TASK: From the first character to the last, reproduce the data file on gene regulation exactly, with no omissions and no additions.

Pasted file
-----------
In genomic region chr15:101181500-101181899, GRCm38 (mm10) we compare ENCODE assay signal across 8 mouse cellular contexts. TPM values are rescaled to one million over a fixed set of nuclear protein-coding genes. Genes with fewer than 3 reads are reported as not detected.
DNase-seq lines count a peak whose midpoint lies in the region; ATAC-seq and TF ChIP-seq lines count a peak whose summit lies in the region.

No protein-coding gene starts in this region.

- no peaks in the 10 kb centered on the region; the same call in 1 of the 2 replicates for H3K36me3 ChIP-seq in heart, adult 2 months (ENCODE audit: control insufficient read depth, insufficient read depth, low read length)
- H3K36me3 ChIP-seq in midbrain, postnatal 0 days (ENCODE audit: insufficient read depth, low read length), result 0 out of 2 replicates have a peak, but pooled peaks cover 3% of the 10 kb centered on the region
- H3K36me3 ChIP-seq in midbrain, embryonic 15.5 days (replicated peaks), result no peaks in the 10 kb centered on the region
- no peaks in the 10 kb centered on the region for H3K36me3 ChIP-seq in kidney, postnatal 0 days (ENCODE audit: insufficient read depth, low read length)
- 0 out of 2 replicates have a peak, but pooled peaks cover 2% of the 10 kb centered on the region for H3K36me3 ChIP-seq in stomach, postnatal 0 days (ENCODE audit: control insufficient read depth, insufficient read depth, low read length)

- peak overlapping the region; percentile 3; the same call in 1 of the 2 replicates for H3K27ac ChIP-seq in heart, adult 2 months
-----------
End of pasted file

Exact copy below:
In genomic region chr15:101181500-101181899, GRCm38 (mm10) we compare ENCODE assay signal across 8 mouse cellular contexts. TPM values are rescaled to one million over a fixed set of nuclear protein-coding genes. Genes with fewer than 3 reads are reported as not detected.
DNase-seq lines count a peak whose midpoint lies in the region; ATAC-seq and TF ChIP-seq lines count a peak whose summit lies in the region.

No protein-coding gene starts in this region.

- no peaks in the 10 kb centered on the region; the same call in 1 of the 2 replicates for H3K36me3 ChIP-seq in heart, adult 2 months (ENCODE audit: control insufficient read depth, insufficient read depth, low read length)
- H3K36me3 ChIP-seq in midbrain, postnatal 0 days (ENCODE audit: insufficient read depth, low read length), result 0 out of 2 replicates have a peak, but pooled peaks cover 3% of the 10 kb centered on the region
- H3K36me3 ChIP-seq in midbrain, embryonic 15.5 days (replicated peaks), result no peaks in the 10 kb centered on the region
- no peaks in the 10 kb centered on the region for H3K36me3 ChIP-seq in kidney, postnatal 0 days (ENCODE audit: insufficient read depth, low read length)
- 0 out of 2 replicates have a peak, but pooled peaks cover 2% of the 10 kb centered on the region for H3K36me3 ChIP-seq in stomach, postnatal 0 days (ENCODE audit: control insufficient read depth, insufficient read depth, low read length)

- peak overlapping the region; percentile 3; the same call in 1 of the 2 replicates for H3K27ac ChIP-seq in heart, adult 2 months